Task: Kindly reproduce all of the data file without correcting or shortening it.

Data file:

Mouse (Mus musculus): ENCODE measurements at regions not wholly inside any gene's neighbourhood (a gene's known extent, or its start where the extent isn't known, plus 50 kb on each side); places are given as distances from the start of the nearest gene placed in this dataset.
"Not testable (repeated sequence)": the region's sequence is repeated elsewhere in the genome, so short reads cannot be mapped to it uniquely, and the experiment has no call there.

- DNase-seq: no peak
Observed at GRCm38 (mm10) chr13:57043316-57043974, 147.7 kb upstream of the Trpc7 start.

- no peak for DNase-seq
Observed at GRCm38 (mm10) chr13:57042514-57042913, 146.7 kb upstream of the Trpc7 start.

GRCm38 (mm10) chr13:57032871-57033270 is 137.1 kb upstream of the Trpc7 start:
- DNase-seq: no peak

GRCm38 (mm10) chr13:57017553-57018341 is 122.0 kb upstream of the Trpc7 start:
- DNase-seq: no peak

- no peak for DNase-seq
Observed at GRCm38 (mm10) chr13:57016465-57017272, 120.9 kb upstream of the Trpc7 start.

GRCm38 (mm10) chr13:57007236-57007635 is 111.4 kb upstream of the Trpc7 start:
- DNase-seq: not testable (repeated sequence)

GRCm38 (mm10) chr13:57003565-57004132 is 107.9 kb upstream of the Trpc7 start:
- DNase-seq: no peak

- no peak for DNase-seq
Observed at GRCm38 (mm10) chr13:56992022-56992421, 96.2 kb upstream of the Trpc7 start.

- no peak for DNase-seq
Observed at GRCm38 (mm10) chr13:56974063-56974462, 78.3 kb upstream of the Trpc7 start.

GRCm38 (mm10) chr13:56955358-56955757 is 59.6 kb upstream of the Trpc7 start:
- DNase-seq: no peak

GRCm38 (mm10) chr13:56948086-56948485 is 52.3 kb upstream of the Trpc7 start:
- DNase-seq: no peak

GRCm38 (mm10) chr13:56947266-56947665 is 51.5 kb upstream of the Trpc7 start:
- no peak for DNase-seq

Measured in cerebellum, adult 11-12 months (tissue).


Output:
Mouse (Mus musculus): ENCODE measurements at regions not wholly inside any gene's neighbourhood (a gene's known extent, or its start where the extent isn't known, plus 50 kb on each side); places are given as distances from the start of the nearest gene placed in this dataset.
"Not testable (repeated sequence)": the region's sequence is repeated elsewhere in the genome, so short reads cannot be mapped to it uniquely, and the experiment has no call there.

- DNase-seq: no peak
Observed at GRCm38 (mm10) chr13:57043316-57043974, 147.7 kb upstream of the Trpc7 start.

- no peak for DNase-seq
Observed at GRCm38 (mm10) chr13:57042514-57042913, 146.7 kb upstream of the Trpc7 start.

GRCm38 (mm10) chr13:57032871-57033270 is 137.1 kb upstream of the Trpc7 start:
- DNase-seq: no peak

GRCm38 (mm10) chr13:57017553-57018341 is 122.0 kb upstream of the Trpc7 start:
- DNase-seq: no peak

- no peak for DNase-seq
Observed at GRCm38 (mm10) chr13:57016465-57017272, 120.9 kb upstream of the Trpc7 start.

GRCm38 (mm10) chr13:57007236-57007635 is 111.4 kb upstream of the Trpc7 start:
- DNase-seq: not testable (repeated sequence)

GRCm38 (mm10) chr13:57003565-57004132 is 107.9 kb upstream of the Trpc7 start:
- DNase-seq: no peak

- no peak for DNase-seq
Observed at GRCm38 (mm10) chr13:56992022-56992421, 96.2 kb upstream of the Trpc7 start.

- no peak for DNase-seq
Observed at GRCm38 (mm10) chr13:56974063-56974462, 78.3 kb upstream of the Trpc7 start.

GRCm38 (mm10) chr13:56955358-56955757 is 59.6 kb upstream of the Trpc7 start:
- DNase-seq: no peak

GRCm38 (mm10) chr13:56948086-56948485 is 52.3 kb upstream of the Trpc7 start:
- DNase-seq: no peak

GRCm38 (mm10) chr13:56947266-56947665 is 51.5 kb upstream of the Trpc7 start:
- no peak for DNase-seq

Measured in cerebellum, adult 11-12 months (tissue).